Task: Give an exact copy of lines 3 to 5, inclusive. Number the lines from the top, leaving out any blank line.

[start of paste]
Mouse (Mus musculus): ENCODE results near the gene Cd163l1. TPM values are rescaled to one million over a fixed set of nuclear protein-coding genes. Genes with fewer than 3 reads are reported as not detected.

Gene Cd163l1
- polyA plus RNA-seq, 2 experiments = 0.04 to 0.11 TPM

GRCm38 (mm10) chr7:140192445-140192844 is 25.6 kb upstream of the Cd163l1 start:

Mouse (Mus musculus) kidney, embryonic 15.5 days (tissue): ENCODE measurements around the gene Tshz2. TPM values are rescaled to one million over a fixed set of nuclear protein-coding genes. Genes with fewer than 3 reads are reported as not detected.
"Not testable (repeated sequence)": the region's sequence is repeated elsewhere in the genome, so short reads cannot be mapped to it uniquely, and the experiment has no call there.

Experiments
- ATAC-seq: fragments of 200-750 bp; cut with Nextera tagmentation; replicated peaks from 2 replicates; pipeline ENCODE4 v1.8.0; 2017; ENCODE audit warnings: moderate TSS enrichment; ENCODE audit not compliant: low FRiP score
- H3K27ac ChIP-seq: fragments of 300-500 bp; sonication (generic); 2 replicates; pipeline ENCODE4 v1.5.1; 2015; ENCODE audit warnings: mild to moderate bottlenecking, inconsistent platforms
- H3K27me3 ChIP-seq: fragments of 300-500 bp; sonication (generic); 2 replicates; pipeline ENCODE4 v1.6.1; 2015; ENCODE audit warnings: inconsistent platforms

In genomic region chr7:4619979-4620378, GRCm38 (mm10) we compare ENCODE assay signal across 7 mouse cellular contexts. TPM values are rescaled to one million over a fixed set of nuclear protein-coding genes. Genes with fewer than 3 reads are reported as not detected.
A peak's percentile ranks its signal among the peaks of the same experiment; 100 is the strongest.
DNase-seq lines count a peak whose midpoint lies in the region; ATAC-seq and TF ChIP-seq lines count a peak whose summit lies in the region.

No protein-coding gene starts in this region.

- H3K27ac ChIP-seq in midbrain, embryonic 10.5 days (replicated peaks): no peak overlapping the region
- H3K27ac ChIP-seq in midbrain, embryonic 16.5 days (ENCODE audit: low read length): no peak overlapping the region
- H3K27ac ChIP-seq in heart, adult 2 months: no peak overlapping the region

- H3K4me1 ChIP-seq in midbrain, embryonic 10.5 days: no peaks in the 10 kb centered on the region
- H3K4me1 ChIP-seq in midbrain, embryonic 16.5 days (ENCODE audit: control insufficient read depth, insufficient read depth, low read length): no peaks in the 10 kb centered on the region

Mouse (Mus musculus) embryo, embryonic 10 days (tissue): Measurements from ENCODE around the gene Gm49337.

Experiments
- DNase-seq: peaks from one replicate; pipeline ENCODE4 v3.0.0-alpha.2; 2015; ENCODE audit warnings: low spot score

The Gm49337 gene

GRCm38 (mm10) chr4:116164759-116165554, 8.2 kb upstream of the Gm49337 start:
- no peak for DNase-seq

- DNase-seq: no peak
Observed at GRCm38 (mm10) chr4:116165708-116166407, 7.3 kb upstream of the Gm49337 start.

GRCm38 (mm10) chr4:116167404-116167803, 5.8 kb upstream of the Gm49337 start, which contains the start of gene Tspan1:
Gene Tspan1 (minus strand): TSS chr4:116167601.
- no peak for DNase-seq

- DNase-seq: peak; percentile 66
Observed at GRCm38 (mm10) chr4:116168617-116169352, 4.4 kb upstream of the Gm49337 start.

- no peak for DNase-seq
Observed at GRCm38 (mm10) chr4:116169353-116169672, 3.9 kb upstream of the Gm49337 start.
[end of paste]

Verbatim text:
- polyA plus RNA-seq, 2 experiments = 0.04 to 0.11 TPM

GRCm38 (mm10) chr7:140192445-140192844 is 25.6 kb upstream of the Cd163l1 start:

Mouse (Mus musculus) kidney, embryonic 15.5 days (tissue): ENCODE measurements around the gene Tshz2. TPM values are rescaled to one million over a fixed set of nuclear protein-coding genes. Genes with fewer than 3 reads are reported as not detected.